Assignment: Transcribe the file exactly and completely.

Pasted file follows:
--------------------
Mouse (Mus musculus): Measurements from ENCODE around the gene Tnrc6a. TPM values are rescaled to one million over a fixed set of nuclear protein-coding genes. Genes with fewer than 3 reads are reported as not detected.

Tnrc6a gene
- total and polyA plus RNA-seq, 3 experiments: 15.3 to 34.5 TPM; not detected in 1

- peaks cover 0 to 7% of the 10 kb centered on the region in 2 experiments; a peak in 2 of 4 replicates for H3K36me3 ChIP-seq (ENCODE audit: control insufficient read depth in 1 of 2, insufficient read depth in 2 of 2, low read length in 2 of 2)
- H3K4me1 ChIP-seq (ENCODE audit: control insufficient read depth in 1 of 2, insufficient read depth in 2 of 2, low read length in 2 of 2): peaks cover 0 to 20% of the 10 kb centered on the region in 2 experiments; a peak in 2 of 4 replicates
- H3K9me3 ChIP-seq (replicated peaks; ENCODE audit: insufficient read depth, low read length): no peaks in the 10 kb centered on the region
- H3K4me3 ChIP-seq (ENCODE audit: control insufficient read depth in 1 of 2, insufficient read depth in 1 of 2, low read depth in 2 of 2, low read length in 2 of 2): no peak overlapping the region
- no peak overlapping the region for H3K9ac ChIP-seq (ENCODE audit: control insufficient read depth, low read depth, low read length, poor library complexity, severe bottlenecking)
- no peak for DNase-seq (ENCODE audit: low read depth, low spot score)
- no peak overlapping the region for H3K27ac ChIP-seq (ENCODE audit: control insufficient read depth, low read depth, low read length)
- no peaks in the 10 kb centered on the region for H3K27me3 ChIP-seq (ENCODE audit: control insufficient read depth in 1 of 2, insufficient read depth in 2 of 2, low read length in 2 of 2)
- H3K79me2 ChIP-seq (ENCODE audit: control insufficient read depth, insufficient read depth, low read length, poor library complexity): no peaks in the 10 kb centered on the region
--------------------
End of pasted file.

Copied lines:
Mouse (Mus musculus): Measurements from ENCODE around the gene Tnrc6a. TPM values are rescaled to one million over a fixed set of nuclear protein-coding genes. Genes with fewer than 3 reads are reported as not detected.

Tnrc6a gene
- total and polyA plus RNA-seq, 3 experiments: 15.3 to 34.5 TPM; not detected in 1

- peaks cover 0 to 7% of the 10 kb centered on the region in 2 experiments; a peak in 2 of 4 replicates for H3K36me3 ChIP-seq (ENCODE audit: control insufficient read depth in 1 of 2, insufficient read depth in 2 of 2, low read length in 2 of 2)
- H3K4me1 ChIP-seq (ENCODE audit: control insufficient read depth in 1 of 2, insufficient read depth in 2 of 2, low read length in 2 of 2): peaks cover 0 to 20% of the 10 kb centered on the region in 2 experiments; a peak in 2 of 4 replicates
- H3K9me3 ChIP-seq (replicated peaks; ENCODE audit: insufficient read depth, low read length): no peaks in the 10 kb centered on the region
- H3K4me3 ChIP-seq (ENCODE audit: control insufficient read depth in 1 of 2, insufficient read depth in 1 of 2, low read depth in 2 of 2, low read length in 2 of 2): no peak overlapping the region
- no peak overlapping the region for H3K9ac ChIP-seq (ENCODE audit: control insufficient read depth, low read depth, low read length, poor library complexity, severe bottlenecking)
- no peak for DNase-seq (ENCODE audit: low read depth, low spot score)
- no peak overlapping the region for H3K27ac ChIP-seq (ENCODE audit: control insufficient read depth, low read depth, low read length)
- no peaks in the 10 kb centered on the region for H3K27me3 ChIP-seq (ENCODE audit: control insufficient read depth in 1 of 2, insufficient read depth in 2 of 2, low read length in 2 of 2)
- H3K79me2 ChIP-seq (ENCODE audit: control insufficient read depth, insufficient read depth, low read length, poor library complexity): no peaks in the 10 kb centered on the region